But be that as it may, I'm quite fascinated by the developments here. Essentially since the invention of banking in Venice, over-the-counter trading has been limited to bearer instruments (rare) or between banks. The idea of regular folks exchanging cash and other assets directly, over the Internet, without any institutional intermediary, and for only a nominal fee (fraction of a cent), is truly revolutionary. Not to be excessively hyperbolic, but this really will "change everything" about finance. It's a very exciting time to be alive.

Thursday, June 4, 2015

Buddy, can you spare a hand?

I was surprised this morning to see breathless headlines that a rat limb had been grown in a lab. I have been following the progress of synthetic organ generation, and to date the most advanced techniques I was aware of could only grow very thin organs like skin or bladder sacs or very small organ tissue samples, such as a small patch of liver cells suitable for drug testing but not transplant. I thought we were at least a decade away from growing full, complex organs such as a heart or kidney, and didn't even have an estimate for when we could grow something as complex as a limb (with all its various tissue types that need to connect to each other in just the right places). The ability to grow a limb would represent a quantum leap in technology.

Thus I was not surprised to learn, upon reading the paper, that they had in fact not grown a limb in the lab. Not entirely.

The chief challenge with growing artificial organs today is organizing the stem cells into the correct 3D shape. After all, an organ isn't an undifferentiated mass of cells. It has veins and arteries and functional systems that all need to be in the right place and aligned properly in respect of each other, or the thing doesn't work and quickly dies.

Currently there are three solutions for the above problem. The first one is to use a 3D-printer to "print" the cells into the correct place. This works okay for small tissue samples, but we haven't figured out how to print anything bigger than a couple millimeters. The second solution is to take a donor organ and wash away all its cells, leaving only the scaffolding (or "intercellular matrix") behind. This scaffolding can then be seeded with stem cells from the donee, and the cells (if cared for properly) will grow into the scaffolding like a vine growing up a trellis, forming a new organ. The third solution is a combination of the first two: 3D-print just the scaffolding, and then seed it with stem cells to grow in place.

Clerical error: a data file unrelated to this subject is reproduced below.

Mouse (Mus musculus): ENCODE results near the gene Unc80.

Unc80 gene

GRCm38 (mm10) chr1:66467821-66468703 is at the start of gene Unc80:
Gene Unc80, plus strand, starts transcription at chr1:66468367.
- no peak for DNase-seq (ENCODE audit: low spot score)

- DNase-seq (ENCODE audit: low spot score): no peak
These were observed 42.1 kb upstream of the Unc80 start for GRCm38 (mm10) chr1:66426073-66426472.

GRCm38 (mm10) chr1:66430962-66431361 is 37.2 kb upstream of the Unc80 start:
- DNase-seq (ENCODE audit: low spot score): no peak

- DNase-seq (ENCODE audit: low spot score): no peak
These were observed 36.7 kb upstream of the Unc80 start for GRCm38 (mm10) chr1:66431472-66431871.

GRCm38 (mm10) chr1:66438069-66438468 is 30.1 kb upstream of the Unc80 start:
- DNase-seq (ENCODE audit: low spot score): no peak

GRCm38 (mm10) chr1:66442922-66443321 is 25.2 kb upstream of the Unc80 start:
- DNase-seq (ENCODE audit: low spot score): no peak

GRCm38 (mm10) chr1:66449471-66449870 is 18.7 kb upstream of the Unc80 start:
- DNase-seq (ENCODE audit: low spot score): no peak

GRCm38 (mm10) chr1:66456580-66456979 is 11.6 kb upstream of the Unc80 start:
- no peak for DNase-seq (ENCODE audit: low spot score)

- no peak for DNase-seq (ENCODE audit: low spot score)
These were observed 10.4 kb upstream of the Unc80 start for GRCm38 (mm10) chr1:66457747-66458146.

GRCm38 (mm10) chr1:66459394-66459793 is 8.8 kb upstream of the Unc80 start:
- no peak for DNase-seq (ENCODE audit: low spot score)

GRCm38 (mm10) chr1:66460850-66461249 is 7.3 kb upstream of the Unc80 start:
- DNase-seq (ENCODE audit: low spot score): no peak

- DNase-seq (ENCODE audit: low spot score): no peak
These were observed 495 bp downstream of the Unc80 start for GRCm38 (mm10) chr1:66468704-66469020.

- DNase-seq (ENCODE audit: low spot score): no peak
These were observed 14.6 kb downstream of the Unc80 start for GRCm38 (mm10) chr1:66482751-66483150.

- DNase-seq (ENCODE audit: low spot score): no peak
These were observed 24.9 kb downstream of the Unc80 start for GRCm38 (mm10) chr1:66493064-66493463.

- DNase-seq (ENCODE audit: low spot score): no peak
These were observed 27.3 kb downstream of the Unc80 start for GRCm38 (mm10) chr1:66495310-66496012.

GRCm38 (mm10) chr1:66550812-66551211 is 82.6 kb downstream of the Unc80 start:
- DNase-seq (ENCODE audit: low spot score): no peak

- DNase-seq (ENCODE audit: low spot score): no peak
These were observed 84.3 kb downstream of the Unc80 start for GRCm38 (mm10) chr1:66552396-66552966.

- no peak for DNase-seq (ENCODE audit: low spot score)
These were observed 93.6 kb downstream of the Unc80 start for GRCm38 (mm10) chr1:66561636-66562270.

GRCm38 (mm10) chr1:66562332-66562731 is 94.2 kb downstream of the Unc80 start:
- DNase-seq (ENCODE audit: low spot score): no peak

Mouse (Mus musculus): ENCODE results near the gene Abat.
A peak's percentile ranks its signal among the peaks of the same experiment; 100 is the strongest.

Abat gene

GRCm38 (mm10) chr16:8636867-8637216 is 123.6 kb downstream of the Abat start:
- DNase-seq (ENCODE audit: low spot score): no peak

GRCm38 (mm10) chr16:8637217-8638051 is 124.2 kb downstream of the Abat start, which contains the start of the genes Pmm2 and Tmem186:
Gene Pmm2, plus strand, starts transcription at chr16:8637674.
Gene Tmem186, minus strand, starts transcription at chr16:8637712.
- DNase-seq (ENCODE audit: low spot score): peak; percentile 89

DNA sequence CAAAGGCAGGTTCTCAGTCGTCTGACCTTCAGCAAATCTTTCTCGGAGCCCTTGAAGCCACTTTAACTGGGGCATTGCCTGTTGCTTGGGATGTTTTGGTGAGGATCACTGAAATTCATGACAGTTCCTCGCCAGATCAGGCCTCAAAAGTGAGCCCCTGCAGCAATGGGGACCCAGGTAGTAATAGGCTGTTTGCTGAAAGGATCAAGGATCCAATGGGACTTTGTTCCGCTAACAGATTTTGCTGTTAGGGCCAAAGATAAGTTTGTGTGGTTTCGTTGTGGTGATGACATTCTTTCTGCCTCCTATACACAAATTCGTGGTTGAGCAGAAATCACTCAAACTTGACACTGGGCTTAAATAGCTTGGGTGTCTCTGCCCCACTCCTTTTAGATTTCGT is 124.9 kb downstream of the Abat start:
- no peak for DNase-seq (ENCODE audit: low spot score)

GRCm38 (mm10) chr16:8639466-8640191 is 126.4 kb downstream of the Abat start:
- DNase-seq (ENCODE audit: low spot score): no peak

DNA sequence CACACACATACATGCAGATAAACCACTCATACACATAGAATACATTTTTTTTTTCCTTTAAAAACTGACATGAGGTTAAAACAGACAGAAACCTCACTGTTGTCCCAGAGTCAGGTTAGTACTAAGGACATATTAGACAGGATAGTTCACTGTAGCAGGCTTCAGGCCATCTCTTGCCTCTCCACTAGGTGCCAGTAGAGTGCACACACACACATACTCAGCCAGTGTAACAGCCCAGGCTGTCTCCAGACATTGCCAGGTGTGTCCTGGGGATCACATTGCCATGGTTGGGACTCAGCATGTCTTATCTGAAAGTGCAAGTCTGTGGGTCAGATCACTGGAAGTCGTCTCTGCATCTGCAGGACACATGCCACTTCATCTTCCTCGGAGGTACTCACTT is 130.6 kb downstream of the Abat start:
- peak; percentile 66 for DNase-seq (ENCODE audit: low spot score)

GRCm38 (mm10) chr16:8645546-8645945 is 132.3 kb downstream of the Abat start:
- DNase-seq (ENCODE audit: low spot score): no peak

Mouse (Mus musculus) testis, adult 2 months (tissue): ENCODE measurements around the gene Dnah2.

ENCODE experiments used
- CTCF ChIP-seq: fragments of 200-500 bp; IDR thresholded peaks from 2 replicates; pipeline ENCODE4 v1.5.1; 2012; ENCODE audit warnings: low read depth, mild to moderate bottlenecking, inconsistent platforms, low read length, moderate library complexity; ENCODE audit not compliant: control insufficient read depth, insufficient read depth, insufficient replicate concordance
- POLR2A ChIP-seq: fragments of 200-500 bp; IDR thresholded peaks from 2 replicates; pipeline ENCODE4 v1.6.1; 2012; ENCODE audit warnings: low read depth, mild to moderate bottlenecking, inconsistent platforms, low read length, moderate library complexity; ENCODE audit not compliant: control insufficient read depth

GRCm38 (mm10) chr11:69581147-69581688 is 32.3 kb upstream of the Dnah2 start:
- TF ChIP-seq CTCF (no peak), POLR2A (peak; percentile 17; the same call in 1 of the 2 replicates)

This second method is how this rat limb was created. A donor limb was necessary, and then the seeded with cells. The advance (and it is a real advance) is that they were able to get all the different necessary tissues to grow nicely - bones, nerves, muscles, skin, etc. This is a good technological advance, but it doesn't free us from the need for organ donors. Alas.

The good news is that the 3D-printing of scaffolding, followed by seeding with stem cells, is coming along nicely. The most recent advance I could find quickly is the growth of this synthetic larynx. It's a promising technology that one day soon should free us from the need for organ donors entirely. But for now, limbs are still at least a decade away I'd guess.

Wednesday, June 3, 2015

Quantum Phenotype

This post continues a conversation I started on Twitter and Facebook regarding the biological basis of homosexual attraction. I have decided to respond here as long-form writing is really a better medium for discussing complex arguments. My primary interlocutor is JN, and this post will be addressed largely to him, but perhaps others will find it informative.